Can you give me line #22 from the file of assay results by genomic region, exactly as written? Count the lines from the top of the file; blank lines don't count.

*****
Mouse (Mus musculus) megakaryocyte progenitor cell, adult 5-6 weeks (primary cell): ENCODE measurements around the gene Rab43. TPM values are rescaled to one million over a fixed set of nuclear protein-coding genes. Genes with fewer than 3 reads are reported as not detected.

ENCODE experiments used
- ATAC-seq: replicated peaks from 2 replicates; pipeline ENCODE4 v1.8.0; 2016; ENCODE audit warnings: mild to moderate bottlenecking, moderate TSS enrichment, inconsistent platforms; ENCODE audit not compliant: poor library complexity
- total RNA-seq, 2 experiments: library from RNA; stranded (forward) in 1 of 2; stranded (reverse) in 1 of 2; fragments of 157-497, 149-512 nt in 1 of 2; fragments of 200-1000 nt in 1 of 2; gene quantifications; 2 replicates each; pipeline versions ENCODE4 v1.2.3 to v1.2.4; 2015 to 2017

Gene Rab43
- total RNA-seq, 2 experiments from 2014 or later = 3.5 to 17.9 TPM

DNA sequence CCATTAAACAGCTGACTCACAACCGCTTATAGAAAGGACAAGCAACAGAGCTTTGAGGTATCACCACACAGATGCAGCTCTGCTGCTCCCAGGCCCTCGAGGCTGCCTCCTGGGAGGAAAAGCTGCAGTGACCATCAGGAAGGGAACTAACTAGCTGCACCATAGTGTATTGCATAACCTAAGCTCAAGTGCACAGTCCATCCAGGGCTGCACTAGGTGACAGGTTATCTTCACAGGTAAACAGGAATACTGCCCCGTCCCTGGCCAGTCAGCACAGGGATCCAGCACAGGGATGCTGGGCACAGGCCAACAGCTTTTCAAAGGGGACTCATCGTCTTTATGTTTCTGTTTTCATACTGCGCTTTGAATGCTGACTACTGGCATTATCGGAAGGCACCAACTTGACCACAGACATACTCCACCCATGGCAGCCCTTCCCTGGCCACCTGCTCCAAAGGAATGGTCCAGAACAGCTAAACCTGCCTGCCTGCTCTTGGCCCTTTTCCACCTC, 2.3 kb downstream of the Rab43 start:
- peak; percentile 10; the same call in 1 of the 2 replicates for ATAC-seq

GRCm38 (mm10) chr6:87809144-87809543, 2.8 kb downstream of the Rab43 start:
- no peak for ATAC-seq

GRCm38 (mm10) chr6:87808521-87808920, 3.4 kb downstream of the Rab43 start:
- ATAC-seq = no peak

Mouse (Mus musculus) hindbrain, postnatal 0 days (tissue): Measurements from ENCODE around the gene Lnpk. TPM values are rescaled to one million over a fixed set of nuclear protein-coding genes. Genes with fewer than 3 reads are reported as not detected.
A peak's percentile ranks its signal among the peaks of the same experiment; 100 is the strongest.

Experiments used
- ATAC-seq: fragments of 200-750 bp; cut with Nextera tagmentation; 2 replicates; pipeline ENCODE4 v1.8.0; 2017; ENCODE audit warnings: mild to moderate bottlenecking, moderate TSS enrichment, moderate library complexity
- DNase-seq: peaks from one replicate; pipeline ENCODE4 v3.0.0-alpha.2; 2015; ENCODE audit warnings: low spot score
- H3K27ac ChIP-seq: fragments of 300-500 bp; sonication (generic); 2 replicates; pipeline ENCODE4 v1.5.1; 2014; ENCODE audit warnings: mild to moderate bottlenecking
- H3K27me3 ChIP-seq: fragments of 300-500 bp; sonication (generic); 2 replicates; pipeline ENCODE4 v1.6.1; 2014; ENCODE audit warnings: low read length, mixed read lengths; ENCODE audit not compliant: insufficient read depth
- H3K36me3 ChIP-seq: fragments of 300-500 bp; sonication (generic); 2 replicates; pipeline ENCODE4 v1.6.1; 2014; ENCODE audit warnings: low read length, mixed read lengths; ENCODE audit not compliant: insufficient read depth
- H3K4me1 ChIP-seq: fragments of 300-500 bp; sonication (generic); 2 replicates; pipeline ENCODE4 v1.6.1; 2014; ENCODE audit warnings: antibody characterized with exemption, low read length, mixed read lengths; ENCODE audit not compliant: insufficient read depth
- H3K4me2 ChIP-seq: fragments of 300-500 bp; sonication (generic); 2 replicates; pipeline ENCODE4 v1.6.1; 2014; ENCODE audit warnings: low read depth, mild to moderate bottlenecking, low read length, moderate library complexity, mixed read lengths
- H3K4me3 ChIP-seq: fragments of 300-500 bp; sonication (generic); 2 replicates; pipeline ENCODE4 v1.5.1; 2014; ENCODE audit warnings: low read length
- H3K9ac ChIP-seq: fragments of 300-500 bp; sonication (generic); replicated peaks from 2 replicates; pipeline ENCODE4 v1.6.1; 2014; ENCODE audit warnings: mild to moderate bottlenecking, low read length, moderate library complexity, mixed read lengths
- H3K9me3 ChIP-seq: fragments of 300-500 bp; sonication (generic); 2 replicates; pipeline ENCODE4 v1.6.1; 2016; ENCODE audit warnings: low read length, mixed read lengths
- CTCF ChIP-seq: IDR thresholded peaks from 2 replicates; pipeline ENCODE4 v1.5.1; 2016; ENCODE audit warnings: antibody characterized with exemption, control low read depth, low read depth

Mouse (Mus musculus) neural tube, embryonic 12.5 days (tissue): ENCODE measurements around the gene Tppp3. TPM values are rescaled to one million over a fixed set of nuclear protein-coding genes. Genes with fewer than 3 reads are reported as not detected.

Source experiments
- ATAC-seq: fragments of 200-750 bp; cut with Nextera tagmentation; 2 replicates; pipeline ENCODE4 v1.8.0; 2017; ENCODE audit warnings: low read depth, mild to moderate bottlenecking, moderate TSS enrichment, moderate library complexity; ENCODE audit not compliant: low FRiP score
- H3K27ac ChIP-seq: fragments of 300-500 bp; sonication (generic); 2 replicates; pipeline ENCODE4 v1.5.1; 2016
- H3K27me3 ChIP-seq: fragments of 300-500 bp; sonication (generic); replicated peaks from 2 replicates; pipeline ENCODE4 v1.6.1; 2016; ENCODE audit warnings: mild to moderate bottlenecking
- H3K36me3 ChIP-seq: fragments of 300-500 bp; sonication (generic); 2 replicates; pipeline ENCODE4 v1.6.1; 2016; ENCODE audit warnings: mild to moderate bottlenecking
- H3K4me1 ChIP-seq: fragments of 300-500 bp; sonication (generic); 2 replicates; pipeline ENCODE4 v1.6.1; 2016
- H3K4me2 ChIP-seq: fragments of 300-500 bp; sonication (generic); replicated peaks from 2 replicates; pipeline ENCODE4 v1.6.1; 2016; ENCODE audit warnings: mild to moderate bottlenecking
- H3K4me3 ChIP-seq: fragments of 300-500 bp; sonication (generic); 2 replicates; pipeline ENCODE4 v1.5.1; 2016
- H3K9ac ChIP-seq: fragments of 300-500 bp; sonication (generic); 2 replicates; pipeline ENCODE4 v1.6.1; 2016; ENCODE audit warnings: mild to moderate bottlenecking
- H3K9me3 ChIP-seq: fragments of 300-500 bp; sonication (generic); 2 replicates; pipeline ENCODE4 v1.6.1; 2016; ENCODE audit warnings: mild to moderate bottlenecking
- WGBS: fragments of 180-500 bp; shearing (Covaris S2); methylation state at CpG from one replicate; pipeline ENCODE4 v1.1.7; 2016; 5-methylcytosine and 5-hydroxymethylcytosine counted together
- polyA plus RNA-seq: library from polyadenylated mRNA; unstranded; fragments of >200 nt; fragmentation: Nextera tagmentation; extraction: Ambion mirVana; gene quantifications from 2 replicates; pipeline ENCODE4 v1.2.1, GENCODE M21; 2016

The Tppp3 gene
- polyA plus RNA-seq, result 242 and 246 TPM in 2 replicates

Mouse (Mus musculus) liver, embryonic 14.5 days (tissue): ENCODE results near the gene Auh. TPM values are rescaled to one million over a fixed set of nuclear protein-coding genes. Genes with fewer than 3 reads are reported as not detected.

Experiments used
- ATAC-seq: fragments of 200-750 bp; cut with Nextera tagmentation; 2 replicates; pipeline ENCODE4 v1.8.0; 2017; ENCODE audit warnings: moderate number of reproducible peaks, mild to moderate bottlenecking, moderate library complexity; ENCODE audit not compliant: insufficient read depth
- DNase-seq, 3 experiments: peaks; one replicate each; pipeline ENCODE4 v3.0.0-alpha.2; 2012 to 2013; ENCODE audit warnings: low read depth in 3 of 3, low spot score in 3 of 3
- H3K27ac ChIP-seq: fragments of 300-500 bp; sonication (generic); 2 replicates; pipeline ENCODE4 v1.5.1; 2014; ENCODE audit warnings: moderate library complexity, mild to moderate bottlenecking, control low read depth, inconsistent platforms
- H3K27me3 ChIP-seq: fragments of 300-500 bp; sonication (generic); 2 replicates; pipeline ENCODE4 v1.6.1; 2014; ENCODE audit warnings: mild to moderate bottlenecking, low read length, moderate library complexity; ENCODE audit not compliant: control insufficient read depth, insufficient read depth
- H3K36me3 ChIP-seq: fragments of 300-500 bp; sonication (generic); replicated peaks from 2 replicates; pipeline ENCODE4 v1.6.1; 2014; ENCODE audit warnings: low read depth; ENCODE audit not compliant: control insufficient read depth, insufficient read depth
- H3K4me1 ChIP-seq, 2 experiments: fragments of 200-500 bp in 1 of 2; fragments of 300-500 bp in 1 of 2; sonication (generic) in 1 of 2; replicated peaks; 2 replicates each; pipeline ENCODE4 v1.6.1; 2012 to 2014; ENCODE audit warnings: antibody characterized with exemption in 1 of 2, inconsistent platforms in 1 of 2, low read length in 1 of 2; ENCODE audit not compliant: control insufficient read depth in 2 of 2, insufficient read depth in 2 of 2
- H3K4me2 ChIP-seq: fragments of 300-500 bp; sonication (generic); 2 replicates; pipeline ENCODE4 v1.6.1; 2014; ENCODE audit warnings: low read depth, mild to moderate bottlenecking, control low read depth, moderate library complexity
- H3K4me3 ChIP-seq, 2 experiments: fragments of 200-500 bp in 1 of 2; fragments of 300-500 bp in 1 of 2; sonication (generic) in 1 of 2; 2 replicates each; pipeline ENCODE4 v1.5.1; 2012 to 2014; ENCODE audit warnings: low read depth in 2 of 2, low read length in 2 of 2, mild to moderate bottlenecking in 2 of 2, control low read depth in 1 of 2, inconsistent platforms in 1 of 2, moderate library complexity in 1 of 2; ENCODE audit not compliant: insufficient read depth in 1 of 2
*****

- H3K4me2 ChIP-seq: fragments of 300-500 bp; sonication (generic); 2 replicates; pipeline ENCODE4 v1.6.1; 2014; ENCODE audit warnings: low read depth, mild to moderate bottlenecking, low read length, moderate library complexity, mixed read lengths